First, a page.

Regina, Canada
Tonight's outrage is project outrage and it's romantic summer fever.
Virtual outrage will render nothing but anesthetic self-validation.
Change is happening while you are still wondering. Even followers take action.
Ask yourselves what is really stopping you.
Sweet dreams outrageous adolescents.
Gotta go back to work.

montreal, canada
I agree that "all talk no action" is useless but that is not what is going on here. The slow home movement is about raising awareness of all the hard work that is being done in many different arenas to improve the quality of our domestic worlds. For twenty years I have witnessed talented hard working architects, craftsmen and product designers work away doing good, important things that nobody outside of their city knows anything about. The vast majority of people know nothing of this work or how to engage in it, and think that production homes are the only option we all have. This website is about bringing all this hard work and success to this broader audience so that more good work can be done in more places to effect even more change.

I know it is difficult not to be cynical in an age where everything seems to matter but nothing seems to get done. At the same time cynicism is too easy a form of criticism that leads to only another type of inaction. I do appreciate, however, the poetic sense with which it has been expressed.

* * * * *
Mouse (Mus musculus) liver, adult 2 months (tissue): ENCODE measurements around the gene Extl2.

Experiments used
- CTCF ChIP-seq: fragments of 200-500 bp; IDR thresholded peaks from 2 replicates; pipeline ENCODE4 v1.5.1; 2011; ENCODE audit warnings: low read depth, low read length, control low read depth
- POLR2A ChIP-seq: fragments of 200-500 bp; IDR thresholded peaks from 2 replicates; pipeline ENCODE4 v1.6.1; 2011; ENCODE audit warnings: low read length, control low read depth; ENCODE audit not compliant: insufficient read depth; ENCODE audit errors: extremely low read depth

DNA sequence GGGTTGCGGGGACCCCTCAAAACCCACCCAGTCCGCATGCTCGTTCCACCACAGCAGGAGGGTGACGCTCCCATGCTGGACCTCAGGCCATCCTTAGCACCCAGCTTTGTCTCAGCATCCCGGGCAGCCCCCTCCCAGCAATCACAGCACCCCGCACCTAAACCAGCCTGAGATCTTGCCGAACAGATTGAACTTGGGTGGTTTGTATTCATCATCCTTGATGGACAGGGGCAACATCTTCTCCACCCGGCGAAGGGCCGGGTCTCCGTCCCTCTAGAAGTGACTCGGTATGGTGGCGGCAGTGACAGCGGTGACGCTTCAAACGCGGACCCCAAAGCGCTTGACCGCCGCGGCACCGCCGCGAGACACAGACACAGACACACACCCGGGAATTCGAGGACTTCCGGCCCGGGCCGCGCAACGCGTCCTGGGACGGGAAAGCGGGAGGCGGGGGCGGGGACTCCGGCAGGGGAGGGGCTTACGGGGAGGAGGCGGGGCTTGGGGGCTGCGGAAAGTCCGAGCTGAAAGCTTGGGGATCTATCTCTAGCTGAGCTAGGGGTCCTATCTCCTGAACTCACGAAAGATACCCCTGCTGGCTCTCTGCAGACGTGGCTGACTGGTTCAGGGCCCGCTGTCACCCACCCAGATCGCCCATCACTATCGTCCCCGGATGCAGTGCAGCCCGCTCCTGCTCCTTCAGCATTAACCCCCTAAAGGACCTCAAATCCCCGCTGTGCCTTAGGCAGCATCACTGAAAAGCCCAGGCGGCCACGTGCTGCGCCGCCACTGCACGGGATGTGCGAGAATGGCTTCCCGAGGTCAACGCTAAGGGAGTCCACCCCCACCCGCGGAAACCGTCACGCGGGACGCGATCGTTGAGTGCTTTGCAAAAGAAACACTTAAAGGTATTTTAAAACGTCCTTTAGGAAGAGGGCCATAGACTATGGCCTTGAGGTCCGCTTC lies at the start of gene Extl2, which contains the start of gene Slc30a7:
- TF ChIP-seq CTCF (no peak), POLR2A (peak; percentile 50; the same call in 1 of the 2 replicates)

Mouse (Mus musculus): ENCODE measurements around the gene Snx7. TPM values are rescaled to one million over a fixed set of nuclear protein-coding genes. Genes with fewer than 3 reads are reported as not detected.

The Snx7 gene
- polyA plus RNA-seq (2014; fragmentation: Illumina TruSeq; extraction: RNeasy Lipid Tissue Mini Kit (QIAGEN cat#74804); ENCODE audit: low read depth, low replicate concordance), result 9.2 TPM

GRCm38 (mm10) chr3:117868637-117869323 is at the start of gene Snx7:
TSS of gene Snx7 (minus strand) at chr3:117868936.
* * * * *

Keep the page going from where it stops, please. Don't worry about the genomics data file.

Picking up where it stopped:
John Brown
Calgary, Canada
Thank you for your comments. They are very important. I also think that Michelle has addressed the issues you bring up quite well. Perhaps I can augment her comments with a slightly different tack.

I don’t think that anyone really needs to take a so called “hit” in economic terms except for the developers and large home building companies that make excessive profits by building the cheapest possible house/community they can get away with and then selling them for the highest possible price they can get. There are lots of examples from other parts of the world, and some in North America as well, where well designed and built houses are available to the majority of citizens (check out some of the modest projects we have featured in Folio that I described to Sean in an earlier post) . The problem is that we are suffering with the legacy of a long established industry that is continuing to do business the way it has always done it and is very reluctant to change.